There is clear proof from the Torah that being left-handed is not an imperfection, and on the contrary can even be an advantage.
There was a judge who served in the high court in Jerusalem for eighty years. His name was Ehud ben Gera. The Book of Judges (3:15) describes him as being left-handed. The reason this personal detail is mentioned is that it is relevant to a fascinating story told there.
The Israelites were being oppressed at the time by the Moabite nation. Ehud came up with a plan to shake off the invaders. As leader of the Jewish people, he paid a visit to Eglon, king of Moab, supposedly to bring him a tribute from the Jewish people. But Ehud had a small sword hidden beneath his cloak. Because he was left-handed, his scabbard was on his right thigh, while most people being right-handed would have the scabbard on the left. As Eglon's guards did not see a bulge on his left side, they assumed he was unarmed and allowed him a private audience with the king. Ehud drew his sword and killed Eglon, then escaped out the window, thus ending the brutal Moabite oppression of the Jewish people in one left jab.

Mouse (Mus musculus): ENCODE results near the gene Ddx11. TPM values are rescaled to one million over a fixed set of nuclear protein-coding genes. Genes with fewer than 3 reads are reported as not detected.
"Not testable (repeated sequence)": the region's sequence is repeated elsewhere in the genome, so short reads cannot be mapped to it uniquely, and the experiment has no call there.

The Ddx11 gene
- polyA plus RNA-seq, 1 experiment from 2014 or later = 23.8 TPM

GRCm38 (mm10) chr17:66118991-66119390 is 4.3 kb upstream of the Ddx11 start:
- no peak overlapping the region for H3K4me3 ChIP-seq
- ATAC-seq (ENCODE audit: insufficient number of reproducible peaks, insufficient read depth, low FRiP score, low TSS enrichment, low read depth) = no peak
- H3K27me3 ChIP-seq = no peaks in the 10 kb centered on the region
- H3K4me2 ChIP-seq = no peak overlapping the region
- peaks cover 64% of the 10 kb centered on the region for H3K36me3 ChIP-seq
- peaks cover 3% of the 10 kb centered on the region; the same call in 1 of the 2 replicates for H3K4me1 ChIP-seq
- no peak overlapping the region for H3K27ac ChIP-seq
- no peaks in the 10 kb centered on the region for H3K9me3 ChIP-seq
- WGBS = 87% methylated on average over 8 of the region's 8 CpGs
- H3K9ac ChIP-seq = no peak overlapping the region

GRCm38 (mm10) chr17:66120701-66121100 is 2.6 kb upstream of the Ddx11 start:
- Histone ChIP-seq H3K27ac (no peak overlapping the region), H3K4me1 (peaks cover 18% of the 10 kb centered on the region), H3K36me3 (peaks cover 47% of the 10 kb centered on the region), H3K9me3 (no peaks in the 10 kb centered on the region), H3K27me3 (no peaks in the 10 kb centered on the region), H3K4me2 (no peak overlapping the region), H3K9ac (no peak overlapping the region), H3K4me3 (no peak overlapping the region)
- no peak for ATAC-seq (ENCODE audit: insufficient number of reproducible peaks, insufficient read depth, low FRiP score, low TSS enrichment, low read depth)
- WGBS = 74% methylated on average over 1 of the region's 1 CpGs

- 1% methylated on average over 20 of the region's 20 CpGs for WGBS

Ehud's left-handedness came to good use. But incidentally it teaches an interesting fact. Ehud was a judge. Jewish law stipulates that a person with any defect that may diminish the respect and dignity of his position in the eyes of the community cannot be appointed a judge. The fact that a left-handed man was a judge for eighty years shows that being a lefty was in no way seen as a defect. In Ehud's case, it made him a hero.